“So we bow to nature and return home to report our victory to the Oligarchy in Askitosh. We leave, as I have said, in fifty hours. Use that time, settlers, use it well. At the end of that period, those of you who have decided to return to Sibornal with your families will be welcome to come north with us, under the army’s protection.
“Those who decide to stay may do so-and die in Isturiacha. Sibornal will not, cannot return here. Whatever you decide, you have fifty hours to do it in, and God bless you all.”
Of the two thousand men, women, and children in the settlement, most had been born there. They knew only the harsh life of the open fields or-in the case of the more privileged men-of the hunt. They feared leaving their homes, they dreaded the journey to Sibornal across the steppes, they even misdoubted the sort of reception they might receive at the frontier.
Nevertheless, when the case was put to them by the elders at a meeting in the church, most settlers decided to leave. For longer than anyone could recall, the climate had been worsening, year by small year, with few remissions. Year by year, connections with the northern homeland had become more tenuous, and the threat from the south greater.
Tears and lamentations filled the camp. It was the end of all things. All that they had worked for was to be abandoned.
As soon as Batalix rose, slaves were sent off into the fields to gather in all the crops they could, while the households packed their worldly goods. Scuffles broke out between those who intended to leave and a smaller group who intended to stay at all costs; the latter shouted that the crops should be preserved.
Three kinds of slaves were driven out to labour in the fields. There were the phagors, dehorned, who served as something between a slave proper and a beast of burden. Then there were the human slaves. Lastly there were slaves of non-human stock, Madis, or, more rarely, Driats. Both humans and non- humans were regarded as dishonoured persons, male or female. They were the socially dead.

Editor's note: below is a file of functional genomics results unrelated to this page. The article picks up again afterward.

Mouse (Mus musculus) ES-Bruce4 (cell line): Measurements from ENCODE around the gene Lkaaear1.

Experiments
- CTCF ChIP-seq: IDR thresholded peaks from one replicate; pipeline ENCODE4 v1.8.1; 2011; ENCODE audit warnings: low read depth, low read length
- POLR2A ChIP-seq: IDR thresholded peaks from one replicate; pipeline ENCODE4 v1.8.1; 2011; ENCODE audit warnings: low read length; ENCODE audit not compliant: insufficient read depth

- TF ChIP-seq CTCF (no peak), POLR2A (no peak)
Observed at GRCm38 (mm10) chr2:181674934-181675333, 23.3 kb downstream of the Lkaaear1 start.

It counted as a sign of rank to keep slaves; the more slaves, the higher the ranking. The many Sibornalese who did not keep slaves looked with envy on those who did, and aspired to own at least a phagor. In easier times, slaves in the cities of Sibornal had often been maintained in idleness, almost as if they were pets; in the settlements, slaves and owners worked side by side. As times grew harsher, the attitudes of the owners changed. Slaves became drudges, except in rare cases. The slaves of the settlement, when they returned from the fields, were now put to building carts, and given other tasks beyond their competence.
When the Priest-Militant’s stipulated two dayswere up, bugles were sounded and everyone had to assemble outside the confines of the settlement.
The quartermasters of the Sibornalese army had set up field kitchens and baked bread for the start of the homeward trek. Rations were going to be short. After a conference, the chiefs of staff announced that the settlers heading north must shoot their slaves or set them free, in order to cut down the number of mouths to be fed. From this order, ancipitals were spared, on the grounds that they could double as beasts of burden and were able to forage for their own food.
“Mercy!” cried both slaves and masters. The phagors stood motionless.
“Kill off the phagors,” some men said, with bitterness. Others, remembering old history, replied, “They were once our masters . . .”
The settlers were now under military law. Protests were of no avail. Without their slaves, householders would be unable to transport many of their goods; still the slaves had to go. Their usefulness had expired. Over a thousand slaves were massacred in an old riverbed near the settlement. The corpses were given casual burial by phagors, while hordes of carrion birds descended, perching on nearby fences in silence, awaiting their chance. And the wind blew as before. After the wailing a terrible silence fell.